Genre: Drama, Fantasy.
Starring: Lewis MacDougall, Sigourney Weaver, Felicity Jones, Toby Kebbell, Liam Neeson, James Melville, Lily-Rose Aslandogu, Geraldine Chaplin.
Year Of Release: 2017
Certificate: 12A (UK)/ PG-13 (US)
Runtime: 108 Minutes
Director: J. A. Boyana
Synopsis: “A boy seeks the help of a tree monster to cope with his single mum’s terminal illness.” IMDB
After a few trailers that portrayed this to me as something that could be a fantastical adventure with heart akin to something like ‘The BFG’, I was very pleased and surprised to find a film totally grounded in its production, moving in story and boasting wonderful performances from the cast.
From the off, we are given a film rooted in reality. A quiet Northern English village surrounded by rolling hills, a railway and populated by old brick houses overlooked by a large chapel and thousand year old Yew tree. It looks wonderfully scenic and everything from the colour to the framing and the lighting is as natural as you can get.
12 year old Lewis MacDougall plays Conor with sobering realism. We may have seen this sort of thing before, but it never gets easier to watch or less engrossing. Facing real vindictive bullies, a broken family and the illness of his young mother on a day to day basis isn’t easy at all, and MacDougall has the right balance of sensitivity and brewing anger with the world for us to relate to him but also never to underestimate his resolve. As the opening narration reminds us, he’s too old to be a child, but too young to be a man. He deserves the praise, for he helps deliver the films powerful moments all on his own shoulders and that’s not an easy thing to do with the subject matter.
Sigourney Weaver is a pleasant surprise in a small yet sobering role with that gravitas as a performer we can expect from her, able to evolve as an actor with age to being the Grandmother who is crucially important to her family. Felicity Jones also dazzles, showing how good an actress she is. It’s easy to forget her role as galactic hero Jyn Erso from ‘Rogue One’ here, because this is a role where she physically and mentally plays the part. You can hear the cracks in her voice, see the tired bags under her eyes and the hair loss treatment taking its toll. She never overplays it, but just keeps it real and focuses on the strength of a mother and son bond, as hard as it may be sometimes.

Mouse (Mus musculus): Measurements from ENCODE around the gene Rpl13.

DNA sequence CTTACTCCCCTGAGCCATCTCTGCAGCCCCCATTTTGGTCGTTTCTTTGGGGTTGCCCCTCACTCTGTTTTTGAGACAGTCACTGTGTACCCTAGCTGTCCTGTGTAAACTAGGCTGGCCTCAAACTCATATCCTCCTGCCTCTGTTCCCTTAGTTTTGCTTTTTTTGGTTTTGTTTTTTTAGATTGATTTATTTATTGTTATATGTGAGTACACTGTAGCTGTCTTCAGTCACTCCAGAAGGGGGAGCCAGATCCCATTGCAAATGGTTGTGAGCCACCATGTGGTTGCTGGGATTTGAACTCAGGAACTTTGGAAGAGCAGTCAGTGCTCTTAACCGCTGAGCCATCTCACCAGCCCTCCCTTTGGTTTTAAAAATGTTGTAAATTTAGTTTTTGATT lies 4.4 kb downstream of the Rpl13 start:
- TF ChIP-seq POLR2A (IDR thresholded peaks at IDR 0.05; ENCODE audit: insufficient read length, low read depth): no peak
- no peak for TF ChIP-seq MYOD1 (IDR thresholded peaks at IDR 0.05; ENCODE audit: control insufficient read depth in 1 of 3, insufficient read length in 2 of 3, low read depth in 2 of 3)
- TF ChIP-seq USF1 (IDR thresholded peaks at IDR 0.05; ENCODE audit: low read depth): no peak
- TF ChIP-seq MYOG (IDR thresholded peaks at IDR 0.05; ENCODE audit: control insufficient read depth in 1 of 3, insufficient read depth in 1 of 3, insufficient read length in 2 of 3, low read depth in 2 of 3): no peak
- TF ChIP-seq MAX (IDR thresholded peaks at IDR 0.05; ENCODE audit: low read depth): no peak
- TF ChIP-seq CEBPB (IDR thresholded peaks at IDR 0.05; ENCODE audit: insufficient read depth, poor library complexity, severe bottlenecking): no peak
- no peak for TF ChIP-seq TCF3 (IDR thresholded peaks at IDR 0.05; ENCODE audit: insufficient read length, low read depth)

Liam Neeson avoids shooting up the screen in an action role again and does nothing but carry us along with his sincere and powerful Irish voice acting. Lending voice and mo-cap to our Yew Monster, an impressive CGI creation that never becomes something silly, Neeson is the voice of reason. The voice we all want to listen to and find comfort with, and the voice to challenge us when we get stubborn in our behaviour. It’s a brilliant role and you have to admire Neeson for what he evokes in just his voice and how he paints pictures with his words, and also works along young MacDougall for a perfect child/fantastical monster pairing.
The Monster is something we all have witnessed as a child, or even adults. Does the ‘Monster’ in the film refer to the most obvious element? Or does it refer to the real monsters that lurk within and scare us – illness, broken family, failure, disappointment? It’s these little messages that are told through a couple of brilliant watercolour animations that help gives us a moment to escape (just like Conor does) but without ever forgetting the main story of Lizzie’s situation.
It’s a story that’s as heart-breaking as it is heart-warming, never becoming overly dramatic in subject matter, but allowing it to be dramatic in visual story-telling, using some cracking special effects and sequences to illustrate the internal dreams and nightmares of young Conor in ways that don’t hold back the powerful message it’s trying to tell.
It’s a film too young to be an adult film, but too old to be a children’s film. All generations should watch this and remember what it means to be human, to be afraid, and to need help now and then from any source you can get it from before it’s too late.